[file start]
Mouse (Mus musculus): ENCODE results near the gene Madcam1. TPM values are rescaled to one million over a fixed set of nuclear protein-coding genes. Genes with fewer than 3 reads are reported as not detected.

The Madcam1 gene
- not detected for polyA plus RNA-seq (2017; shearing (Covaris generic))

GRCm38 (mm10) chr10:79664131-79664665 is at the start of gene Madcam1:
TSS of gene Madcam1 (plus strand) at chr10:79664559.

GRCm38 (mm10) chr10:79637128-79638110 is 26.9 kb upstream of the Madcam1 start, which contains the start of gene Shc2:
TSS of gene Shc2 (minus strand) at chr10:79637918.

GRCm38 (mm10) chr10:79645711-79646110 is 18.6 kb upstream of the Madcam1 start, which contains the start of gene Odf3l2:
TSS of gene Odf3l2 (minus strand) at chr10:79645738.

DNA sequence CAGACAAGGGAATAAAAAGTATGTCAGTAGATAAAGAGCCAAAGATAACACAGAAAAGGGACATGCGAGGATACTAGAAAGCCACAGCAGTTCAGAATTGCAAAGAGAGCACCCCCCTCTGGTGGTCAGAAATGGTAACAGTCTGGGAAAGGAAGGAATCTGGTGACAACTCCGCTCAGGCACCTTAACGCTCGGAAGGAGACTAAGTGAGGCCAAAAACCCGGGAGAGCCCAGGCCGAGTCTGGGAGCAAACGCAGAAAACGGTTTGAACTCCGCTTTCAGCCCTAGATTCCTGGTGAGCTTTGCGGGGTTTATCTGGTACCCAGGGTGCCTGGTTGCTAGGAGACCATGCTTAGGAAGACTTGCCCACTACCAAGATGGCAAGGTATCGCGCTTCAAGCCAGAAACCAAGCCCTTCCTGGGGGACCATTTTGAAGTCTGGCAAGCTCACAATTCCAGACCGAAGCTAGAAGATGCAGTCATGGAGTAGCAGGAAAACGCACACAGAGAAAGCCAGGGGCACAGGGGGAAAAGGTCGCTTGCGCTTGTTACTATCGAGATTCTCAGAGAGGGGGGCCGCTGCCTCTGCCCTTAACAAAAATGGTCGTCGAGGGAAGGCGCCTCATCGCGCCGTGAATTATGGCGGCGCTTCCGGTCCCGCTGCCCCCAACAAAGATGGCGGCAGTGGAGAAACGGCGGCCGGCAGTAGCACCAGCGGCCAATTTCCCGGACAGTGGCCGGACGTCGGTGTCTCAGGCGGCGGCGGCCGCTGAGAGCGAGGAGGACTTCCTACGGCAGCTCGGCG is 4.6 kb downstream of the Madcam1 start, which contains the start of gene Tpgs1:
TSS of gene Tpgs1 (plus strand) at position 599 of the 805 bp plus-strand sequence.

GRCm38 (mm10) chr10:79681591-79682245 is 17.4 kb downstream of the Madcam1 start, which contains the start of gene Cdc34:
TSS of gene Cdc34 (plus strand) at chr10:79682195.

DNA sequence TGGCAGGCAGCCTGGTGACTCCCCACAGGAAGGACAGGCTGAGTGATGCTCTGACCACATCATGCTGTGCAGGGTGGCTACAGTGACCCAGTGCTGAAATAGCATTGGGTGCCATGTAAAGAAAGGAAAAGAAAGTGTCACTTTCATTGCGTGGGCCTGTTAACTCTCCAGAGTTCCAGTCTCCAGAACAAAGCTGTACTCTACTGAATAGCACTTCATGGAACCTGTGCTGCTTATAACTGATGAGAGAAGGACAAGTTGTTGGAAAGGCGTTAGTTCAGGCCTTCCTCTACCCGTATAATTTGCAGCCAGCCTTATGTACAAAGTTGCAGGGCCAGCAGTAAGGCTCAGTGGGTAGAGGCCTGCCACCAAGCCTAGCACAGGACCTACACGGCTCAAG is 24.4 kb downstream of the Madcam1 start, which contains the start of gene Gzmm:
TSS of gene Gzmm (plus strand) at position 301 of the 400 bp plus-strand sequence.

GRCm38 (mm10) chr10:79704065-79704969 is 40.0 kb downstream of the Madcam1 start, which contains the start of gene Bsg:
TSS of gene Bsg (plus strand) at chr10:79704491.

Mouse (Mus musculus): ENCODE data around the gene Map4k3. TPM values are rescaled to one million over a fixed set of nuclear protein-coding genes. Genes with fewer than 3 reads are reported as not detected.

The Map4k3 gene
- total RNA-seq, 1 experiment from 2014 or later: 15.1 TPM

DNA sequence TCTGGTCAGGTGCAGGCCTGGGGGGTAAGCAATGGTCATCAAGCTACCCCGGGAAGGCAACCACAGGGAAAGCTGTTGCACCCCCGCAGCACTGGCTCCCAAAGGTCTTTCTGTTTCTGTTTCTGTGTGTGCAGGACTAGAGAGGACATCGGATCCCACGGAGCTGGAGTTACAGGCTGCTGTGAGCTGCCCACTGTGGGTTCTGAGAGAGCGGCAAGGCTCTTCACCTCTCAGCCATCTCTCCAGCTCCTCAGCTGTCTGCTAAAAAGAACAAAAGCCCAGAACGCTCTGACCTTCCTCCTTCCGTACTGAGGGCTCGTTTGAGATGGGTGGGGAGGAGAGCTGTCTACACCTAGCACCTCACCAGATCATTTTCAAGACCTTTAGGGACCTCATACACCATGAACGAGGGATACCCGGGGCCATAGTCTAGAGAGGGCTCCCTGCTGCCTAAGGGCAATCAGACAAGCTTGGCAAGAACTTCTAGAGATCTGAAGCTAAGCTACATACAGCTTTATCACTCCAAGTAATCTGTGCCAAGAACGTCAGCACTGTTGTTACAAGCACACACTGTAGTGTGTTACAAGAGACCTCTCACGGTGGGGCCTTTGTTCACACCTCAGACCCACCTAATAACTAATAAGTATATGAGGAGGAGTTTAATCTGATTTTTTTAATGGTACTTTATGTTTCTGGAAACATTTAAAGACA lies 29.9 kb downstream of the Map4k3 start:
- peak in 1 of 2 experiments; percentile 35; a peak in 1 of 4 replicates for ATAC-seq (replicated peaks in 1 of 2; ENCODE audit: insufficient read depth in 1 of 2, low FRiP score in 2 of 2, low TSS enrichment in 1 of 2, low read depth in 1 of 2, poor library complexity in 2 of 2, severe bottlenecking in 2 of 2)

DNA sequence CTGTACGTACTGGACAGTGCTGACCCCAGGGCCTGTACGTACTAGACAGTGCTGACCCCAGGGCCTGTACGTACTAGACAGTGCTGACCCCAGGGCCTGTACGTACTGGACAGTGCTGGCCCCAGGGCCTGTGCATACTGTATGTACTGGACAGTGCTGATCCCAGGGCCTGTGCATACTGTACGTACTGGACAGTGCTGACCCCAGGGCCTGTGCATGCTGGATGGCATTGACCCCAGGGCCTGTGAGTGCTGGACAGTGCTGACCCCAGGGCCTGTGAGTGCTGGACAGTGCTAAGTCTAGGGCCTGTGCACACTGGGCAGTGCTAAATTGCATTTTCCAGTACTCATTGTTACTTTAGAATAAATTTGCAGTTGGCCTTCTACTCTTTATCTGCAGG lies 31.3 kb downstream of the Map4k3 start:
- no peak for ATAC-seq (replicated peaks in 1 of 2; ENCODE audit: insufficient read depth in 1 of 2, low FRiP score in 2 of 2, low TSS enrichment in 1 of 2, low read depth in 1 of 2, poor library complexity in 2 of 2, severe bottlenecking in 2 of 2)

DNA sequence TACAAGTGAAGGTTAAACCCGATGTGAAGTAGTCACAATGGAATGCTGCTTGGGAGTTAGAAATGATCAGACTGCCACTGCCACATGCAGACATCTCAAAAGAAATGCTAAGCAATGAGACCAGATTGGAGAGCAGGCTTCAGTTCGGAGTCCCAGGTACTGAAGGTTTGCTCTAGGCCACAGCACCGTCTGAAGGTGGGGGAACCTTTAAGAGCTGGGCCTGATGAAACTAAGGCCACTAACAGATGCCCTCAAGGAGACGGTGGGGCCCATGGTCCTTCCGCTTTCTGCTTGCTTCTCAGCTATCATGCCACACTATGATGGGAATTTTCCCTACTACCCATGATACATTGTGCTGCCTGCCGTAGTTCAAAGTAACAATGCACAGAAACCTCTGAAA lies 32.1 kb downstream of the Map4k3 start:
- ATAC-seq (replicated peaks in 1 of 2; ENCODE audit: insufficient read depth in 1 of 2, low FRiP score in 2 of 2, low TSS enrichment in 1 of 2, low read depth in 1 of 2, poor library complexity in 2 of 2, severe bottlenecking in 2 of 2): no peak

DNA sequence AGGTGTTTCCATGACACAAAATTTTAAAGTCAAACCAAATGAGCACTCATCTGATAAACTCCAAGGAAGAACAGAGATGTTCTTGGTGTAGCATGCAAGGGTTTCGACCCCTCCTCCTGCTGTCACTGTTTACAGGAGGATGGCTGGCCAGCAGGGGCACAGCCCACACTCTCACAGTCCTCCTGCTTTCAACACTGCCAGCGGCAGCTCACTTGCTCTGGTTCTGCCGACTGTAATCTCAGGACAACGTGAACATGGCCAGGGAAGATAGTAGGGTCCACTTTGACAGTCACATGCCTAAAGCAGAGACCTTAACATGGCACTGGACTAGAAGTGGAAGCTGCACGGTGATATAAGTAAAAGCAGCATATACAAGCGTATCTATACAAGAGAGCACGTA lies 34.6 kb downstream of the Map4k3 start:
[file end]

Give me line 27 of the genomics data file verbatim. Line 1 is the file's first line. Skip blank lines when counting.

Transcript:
DNA sequence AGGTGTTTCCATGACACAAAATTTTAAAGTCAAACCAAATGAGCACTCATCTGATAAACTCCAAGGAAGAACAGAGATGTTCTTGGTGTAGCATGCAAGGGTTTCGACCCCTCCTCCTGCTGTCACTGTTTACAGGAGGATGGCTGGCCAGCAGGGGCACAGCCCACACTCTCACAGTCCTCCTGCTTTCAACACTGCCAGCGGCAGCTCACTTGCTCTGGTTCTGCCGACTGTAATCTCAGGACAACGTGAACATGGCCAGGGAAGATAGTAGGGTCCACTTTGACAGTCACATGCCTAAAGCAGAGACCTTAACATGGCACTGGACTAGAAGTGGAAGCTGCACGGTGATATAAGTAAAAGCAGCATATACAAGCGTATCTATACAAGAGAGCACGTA lies 34.6 kb downstream of the Map4k3 start: